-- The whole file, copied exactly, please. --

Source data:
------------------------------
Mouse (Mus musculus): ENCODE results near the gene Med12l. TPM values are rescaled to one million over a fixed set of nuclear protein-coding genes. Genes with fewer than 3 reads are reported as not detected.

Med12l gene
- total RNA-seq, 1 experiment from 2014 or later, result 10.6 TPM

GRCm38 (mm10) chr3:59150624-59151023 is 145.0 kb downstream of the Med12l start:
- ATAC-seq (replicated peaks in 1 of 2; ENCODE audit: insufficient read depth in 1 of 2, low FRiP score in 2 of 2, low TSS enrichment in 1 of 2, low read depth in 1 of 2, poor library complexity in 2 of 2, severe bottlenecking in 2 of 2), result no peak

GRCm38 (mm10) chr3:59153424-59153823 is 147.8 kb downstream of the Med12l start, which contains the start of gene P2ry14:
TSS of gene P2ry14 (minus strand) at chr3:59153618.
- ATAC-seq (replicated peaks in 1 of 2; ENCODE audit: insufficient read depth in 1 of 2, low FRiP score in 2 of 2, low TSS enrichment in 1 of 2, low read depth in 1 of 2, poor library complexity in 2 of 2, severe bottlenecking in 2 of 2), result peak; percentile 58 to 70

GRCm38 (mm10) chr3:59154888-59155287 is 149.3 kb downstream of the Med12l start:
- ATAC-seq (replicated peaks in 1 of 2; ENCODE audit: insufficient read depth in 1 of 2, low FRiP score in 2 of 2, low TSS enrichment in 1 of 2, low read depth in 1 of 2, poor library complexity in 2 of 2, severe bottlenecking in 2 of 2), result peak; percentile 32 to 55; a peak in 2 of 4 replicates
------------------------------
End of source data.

Mouse (Mus musculus): ENCODE results near the gene Med12l. TPM values are rescaled to one million over a fixed set of nuclear protein-coding genes. Genes with fewer than 3 reads are reported as not detected.

Med12l gene
- total RNA-seq, 1 experiment from 2014 or later, result 10.6 TPM

GRCm38 (mm10) chr3:59150624-59151023 is 145.0 kb downstream of the Med12l start:
- ATAC-seq (replicated peaks in 1 of 2; ENCODE audit: insufficient read depth in 1 of 2, low FRiP score in 2 of 2, low TSS enrichment in 1 of 2, low read depth in 1 of 2, poor library complexity in 2 of 2, severe bottlenecking in 2 of 2), result no peak

GRCm38 (mm10) chr3:59153424-59153823 is 147.8 kb downstream of the Med12l start, which contains the start of gene P2ry14:
TSS of gene P2ry14 (minus strand) at chr3:59153618.
- ATAC-seq (replicated peaks in 1 of 2; ENCODE audit: insufficient read depth in 1 of 2, low FRiP score in 2 of 2, low TSS enrichment in 1 of 2, low read depth in 1 of 2, poor library complexity in 2 of 2, severe bottlenecking in 2 of 2), result peak; percentile 58 to 70

GRCm38 (mm10) chr3:59154888-59155287 is 149.3 kb downstream of the Med12l start:
- ATAC-seq (replicated peaks in 1 of 2; ENCODE audit: insufficient read depth in 1 of 2, low FRiP score in 2 of 2, low TSS enrichment in 1 of 2, low read depth in 1 of 2, poor library complexity in 2 of 2, severe bottlenecking in 2 of 2), result peak; percentile 32 to 55; a peak in 2 of 4 replicates